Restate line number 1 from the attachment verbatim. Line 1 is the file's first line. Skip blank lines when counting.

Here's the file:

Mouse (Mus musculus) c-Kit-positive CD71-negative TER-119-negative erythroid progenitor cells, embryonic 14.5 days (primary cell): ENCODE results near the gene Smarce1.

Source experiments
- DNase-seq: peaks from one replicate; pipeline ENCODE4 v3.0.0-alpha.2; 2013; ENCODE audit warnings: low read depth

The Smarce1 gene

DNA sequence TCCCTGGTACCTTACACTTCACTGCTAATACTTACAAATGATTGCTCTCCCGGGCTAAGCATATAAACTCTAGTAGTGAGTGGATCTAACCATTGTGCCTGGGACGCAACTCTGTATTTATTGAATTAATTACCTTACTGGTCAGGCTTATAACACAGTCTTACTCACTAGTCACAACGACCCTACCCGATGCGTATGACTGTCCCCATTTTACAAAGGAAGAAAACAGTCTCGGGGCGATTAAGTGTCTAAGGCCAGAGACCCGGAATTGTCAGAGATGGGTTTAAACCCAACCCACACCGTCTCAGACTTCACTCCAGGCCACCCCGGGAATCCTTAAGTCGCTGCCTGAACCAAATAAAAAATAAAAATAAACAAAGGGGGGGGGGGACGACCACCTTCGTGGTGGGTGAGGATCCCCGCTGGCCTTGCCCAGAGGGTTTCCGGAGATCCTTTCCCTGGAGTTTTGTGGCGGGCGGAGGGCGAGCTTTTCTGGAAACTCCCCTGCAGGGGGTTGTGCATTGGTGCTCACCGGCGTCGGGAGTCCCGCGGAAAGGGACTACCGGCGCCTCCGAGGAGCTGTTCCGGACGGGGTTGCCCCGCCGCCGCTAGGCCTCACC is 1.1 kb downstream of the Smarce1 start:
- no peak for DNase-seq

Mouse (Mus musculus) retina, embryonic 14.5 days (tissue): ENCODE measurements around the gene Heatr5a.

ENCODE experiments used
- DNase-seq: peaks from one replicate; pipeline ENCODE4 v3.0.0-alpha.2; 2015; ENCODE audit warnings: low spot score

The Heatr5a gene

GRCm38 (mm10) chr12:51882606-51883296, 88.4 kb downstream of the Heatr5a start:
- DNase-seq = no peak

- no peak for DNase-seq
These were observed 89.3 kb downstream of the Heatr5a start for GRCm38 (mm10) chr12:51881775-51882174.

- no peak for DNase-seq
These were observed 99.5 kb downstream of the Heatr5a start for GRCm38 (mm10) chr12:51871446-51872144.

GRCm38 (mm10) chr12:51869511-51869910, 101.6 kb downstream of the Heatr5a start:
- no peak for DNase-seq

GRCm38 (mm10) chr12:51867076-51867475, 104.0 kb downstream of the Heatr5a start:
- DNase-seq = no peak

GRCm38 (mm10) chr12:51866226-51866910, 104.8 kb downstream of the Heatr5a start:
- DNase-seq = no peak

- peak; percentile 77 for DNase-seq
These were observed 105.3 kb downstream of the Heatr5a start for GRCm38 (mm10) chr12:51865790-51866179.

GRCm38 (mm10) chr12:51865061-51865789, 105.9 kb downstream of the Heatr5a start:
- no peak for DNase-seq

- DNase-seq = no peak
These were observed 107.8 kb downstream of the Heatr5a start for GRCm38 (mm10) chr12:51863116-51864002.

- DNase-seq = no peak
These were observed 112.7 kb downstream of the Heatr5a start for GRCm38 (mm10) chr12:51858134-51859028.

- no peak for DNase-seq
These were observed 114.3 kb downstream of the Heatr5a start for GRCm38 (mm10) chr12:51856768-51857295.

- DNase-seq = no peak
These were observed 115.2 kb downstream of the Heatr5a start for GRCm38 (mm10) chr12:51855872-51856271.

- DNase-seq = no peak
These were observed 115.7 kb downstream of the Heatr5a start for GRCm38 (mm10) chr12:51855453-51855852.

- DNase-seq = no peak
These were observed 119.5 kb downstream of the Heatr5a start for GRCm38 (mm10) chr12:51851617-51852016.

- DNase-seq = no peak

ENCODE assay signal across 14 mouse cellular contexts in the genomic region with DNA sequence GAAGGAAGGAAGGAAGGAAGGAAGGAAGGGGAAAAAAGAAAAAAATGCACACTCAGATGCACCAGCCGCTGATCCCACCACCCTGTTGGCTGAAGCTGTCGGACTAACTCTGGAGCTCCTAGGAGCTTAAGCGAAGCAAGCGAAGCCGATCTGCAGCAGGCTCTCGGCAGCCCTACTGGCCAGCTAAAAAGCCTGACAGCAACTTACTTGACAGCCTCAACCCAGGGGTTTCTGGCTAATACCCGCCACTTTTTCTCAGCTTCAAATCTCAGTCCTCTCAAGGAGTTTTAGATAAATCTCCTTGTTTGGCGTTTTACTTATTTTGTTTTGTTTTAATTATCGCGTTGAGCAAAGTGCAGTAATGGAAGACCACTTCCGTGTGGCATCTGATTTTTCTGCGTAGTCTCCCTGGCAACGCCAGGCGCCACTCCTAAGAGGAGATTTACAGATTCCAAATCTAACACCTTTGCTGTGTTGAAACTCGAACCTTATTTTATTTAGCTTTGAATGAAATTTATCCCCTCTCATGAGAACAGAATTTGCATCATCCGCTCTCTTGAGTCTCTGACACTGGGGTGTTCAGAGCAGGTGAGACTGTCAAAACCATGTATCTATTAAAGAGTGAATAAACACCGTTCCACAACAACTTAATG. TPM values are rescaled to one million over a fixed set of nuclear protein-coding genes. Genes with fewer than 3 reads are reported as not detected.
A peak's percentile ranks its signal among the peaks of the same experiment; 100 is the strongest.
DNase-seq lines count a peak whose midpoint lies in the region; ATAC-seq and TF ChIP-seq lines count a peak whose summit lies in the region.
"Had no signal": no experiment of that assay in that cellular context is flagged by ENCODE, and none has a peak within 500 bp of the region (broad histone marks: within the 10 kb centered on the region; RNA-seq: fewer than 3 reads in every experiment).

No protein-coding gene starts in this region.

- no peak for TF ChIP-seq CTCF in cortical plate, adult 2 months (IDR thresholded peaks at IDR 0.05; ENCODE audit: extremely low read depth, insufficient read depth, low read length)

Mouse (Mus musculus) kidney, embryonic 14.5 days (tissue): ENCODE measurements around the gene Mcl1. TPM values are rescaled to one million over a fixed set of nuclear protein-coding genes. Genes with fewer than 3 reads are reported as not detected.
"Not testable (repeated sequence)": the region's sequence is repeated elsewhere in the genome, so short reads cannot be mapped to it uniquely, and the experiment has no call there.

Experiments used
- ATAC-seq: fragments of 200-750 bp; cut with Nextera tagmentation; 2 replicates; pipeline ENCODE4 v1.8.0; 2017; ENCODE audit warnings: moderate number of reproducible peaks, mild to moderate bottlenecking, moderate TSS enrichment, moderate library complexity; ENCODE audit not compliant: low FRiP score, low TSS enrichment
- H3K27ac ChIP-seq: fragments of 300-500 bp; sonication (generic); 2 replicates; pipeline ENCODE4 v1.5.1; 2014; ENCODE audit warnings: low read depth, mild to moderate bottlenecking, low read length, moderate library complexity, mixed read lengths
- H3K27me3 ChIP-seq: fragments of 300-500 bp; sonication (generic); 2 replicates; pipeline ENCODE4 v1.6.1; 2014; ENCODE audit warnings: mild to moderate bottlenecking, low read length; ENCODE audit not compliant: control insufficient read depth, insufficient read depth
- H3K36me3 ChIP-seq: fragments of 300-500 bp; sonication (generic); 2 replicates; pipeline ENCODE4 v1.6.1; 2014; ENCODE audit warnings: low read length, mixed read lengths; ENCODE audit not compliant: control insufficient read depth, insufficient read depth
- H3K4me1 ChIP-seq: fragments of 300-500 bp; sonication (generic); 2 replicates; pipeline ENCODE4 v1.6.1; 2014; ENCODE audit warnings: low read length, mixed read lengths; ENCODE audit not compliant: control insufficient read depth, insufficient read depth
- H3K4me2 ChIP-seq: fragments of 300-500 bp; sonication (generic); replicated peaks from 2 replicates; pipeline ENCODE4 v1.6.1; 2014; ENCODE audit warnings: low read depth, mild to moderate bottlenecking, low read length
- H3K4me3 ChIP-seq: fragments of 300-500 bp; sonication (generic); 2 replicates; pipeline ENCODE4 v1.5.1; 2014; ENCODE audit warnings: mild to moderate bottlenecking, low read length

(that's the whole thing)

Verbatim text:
Mouse (Mus musculus) c-Kit-positive CD71-negative TER-119-negative erythroid progenitor cells, embryonic 14.5 days (primary cell): ENCODE results near the gene Smarce1.